The debate essentially says that ICC prosecutions, which demand justice and accountability, are a roadblock to peace because they eliminate the incentives of parties to a conflict to end it if they think they will be prosecuted, e.g. Joseph Kony in Uganda.
Rachman also notes a well-founded fear:
Some Africans complain that the ICC is using their continent as a laboratory.
For although justice is meant to be blind, it is clear that there are certain
countries and political leaders that are just too powerful to bring before the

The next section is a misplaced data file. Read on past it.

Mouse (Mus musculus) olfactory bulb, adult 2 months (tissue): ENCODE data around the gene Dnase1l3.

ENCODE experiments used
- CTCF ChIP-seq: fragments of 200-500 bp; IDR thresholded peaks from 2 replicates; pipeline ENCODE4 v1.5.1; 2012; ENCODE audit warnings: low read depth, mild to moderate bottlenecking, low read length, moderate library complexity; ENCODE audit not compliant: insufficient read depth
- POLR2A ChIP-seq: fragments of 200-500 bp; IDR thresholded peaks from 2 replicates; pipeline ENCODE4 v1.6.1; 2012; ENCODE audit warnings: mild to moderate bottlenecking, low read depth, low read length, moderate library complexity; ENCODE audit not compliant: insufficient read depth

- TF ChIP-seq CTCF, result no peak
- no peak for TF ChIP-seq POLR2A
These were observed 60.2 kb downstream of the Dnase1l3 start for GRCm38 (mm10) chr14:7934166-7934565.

court. There will be no prosecutions of Russian leaders over crimes in Chechnya.
And – despite the fears of American conservatives, which have led the US to
reject the court – the ICC is also highly unlikely to prosecute Americans.
While it has flaws, let's hope the ICC stays around as a valuable institution--if only as an expression of our collective values.